Albuquerque market’s expectations mixed

Saying the office market in Albuquerque "tends to thrive or dive with the job market," the Albuquerque Journal recently reported on the 2014 forecast for the city's commercial real estate industry.

"There are silver linings to everything and we can try to be optimistic, but the improvement we expect to see in 2014 is not going to be substantial," said John Ransom, managing director of Colliers International's Albuquerque office.

"We've been fortunate but too reliant on the government for jobs," he continued. "The question is what's going to be the next spark (in the local economy)?"

Ransom said the city's market isn't overbuilt, but rather "under-demolished," meaning facilities that aren't serving much of a purpose now are still standing and taking up land that could be better used by another company.

Mixed market
The Journal reported that the Albuquerque office market ended 2013 with a vacancy rate of 19.3 percent – up from 18.9 percent in the fourth quarter of 2012 and much larger than the average of 12.3 percent in 2005-08.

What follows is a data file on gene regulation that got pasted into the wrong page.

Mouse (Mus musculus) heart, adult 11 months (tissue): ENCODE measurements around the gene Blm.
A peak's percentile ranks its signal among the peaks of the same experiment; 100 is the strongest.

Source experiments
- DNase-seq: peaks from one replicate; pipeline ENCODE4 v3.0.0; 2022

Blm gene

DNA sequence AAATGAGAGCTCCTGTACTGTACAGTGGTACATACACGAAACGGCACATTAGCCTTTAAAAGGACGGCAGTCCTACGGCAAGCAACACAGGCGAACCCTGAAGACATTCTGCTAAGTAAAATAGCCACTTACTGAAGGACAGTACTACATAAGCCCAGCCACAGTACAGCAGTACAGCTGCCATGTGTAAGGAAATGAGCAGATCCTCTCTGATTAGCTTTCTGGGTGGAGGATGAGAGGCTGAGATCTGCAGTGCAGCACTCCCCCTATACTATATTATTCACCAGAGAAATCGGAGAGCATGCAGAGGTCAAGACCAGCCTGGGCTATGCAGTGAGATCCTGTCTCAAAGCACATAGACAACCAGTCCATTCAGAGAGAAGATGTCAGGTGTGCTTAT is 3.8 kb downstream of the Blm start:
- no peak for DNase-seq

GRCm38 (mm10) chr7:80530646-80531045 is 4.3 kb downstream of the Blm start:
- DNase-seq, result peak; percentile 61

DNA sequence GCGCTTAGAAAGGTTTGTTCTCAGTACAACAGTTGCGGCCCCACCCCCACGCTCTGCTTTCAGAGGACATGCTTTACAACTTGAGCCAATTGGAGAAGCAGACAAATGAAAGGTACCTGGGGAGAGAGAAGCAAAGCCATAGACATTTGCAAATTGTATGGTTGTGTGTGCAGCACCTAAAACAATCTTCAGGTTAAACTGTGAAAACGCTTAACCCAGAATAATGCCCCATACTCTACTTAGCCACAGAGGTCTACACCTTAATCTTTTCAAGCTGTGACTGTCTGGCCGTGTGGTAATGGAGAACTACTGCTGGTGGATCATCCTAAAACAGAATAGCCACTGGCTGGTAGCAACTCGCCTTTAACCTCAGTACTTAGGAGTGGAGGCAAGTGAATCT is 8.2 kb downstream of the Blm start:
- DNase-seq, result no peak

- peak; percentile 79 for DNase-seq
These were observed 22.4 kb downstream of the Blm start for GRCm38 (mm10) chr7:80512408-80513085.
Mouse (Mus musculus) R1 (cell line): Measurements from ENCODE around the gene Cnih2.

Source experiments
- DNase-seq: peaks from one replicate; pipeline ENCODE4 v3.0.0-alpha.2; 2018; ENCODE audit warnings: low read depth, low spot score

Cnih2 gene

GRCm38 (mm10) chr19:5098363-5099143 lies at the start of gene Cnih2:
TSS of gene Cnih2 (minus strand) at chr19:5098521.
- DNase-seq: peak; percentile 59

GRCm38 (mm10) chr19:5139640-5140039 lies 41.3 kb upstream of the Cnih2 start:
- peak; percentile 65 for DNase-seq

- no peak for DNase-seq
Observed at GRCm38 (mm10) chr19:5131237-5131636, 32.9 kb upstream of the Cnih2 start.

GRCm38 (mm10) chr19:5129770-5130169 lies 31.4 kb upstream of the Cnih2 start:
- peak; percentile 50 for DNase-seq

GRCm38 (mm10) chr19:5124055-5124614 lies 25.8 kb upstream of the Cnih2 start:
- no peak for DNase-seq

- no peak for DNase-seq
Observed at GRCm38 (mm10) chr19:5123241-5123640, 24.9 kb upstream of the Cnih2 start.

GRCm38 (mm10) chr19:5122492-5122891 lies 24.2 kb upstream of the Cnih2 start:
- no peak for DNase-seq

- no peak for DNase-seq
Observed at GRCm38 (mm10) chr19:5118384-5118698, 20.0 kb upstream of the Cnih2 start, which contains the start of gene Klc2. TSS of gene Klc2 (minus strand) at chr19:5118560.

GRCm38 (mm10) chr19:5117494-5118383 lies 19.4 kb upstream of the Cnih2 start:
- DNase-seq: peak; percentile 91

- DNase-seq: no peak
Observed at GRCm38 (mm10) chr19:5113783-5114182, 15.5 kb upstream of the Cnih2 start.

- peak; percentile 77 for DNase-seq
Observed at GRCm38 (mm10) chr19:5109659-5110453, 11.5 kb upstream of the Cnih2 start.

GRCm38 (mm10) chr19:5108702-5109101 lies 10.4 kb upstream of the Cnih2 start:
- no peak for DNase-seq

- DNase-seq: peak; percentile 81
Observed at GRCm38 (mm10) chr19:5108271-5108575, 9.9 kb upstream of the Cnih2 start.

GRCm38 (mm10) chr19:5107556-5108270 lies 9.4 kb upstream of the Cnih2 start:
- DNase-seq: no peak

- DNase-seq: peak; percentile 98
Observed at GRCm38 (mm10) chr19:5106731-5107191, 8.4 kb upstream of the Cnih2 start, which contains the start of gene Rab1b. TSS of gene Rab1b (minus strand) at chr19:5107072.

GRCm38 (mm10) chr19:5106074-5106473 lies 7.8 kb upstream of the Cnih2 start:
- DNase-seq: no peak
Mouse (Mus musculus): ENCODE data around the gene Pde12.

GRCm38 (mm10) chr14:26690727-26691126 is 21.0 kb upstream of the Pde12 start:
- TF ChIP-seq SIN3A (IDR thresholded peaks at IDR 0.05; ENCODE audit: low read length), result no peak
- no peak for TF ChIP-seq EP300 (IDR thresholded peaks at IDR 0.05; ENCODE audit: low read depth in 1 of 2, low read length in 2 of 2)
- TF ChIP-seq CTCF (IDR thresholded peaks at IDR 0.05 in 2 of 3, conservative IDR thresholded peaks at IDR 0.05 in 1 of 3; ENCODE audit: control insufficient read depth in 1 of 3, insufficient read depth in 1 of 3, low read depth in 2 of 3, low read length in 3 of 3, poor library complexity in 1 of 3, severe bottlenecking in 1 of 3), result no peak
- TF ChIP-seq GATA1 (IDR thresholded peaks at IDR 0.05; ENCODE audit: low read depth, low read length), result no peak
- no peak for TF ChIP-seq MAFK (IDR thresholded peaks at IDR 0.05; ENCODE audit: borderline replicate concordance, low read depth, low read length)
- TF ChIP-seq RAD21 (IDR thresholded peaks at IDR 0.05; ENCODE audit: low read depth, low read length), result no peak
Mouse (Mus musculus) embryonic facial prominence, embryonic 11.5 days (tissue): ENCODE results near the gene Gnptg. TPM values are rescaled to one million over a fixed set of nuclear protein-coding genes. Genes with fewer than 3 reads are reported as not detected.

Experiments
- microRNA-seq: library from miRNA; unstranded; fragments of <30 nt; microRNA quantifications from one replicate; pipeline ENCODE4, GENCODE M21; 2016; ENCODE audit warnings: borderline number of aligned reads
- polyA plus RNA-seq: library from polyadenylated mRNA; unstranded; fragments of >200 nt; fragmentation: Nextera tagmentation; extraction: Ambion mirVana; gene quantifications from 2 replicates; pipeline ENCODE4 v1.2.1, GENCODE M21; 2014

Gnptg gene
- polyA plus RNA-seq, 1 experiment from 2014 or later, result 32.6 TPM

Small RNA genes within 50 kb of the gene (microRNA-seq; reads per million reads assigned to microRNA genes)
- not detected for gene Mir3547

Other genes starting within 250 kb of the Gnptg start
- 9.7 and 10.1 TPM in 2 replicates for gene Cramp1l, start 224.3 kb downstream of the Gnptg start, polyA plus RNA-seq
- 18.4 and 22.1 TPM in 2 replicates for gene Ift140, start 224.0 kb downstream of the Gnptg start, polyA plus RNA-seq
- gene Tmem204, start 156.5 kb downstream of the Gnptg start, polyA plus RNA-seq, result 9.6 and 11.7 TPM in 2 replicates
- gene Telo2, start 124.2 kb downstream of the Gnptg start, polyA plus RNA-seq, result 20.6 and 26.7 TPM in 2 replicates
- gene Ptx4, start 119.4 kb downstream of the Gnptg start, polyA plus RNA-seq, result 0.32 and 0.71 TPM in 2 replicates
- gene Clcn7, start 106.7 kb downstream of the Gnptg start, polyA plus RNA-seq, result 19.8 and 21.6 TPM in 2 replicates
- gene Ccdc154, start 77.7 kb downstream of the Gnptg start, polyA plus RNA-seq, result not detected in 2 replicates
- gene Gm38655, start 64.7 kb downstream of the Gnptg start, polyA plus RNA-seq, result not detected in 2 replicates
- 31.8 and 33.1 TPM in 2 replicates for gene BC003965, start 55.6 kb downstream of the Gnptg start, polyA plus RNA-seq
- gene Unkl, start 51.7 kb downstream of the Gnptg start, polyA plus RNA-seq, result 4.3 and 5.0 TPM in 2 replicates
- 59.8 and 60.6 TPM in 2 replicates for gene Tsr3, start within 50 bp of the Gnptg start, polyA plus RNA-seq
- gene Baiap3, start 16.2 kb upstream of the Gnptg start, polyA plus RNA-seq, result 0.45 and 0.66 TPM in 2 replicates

The office market in the downtown area is experiencing much greater struggles, ending 2013 with a vacancy rate of 29 percent, which is a slight improvement from 32.2 percent in the third quarter, but the number is still high enough to make downtown Albuquerque the leader in the highest vacancy rate of any downtown in the U.S. Expert Tom Jenkins, of Real Estate Advisors, told the Journal that the aging inventory in the downtown area is making it a less attractive location for many companies. 

The city's industrial market fared better, however, ending 2013 with a vacancy rate of 9.3 percent, which is less than 10.3 percent in the same quarter of 2012 and 9.9 percent in the third quarter of 2012.

I-25 eyed for growth
Terri Dettweiler, of CBRE, told the Journal that the North I-25 corridor in Albuquerque likely will be the location of much of the city's future growth. Members of the region's business association include banks, construction companies, staffing and manufacturing solutions companies, commercial real estate companies and Central New Mexico Community College's Workforce Training Center.

"The North I-25 (corridor) has the newer product – more energy efficient buildings, fiber (optics) and ample parking – with good access from both sides of the river," Dettweiler said.

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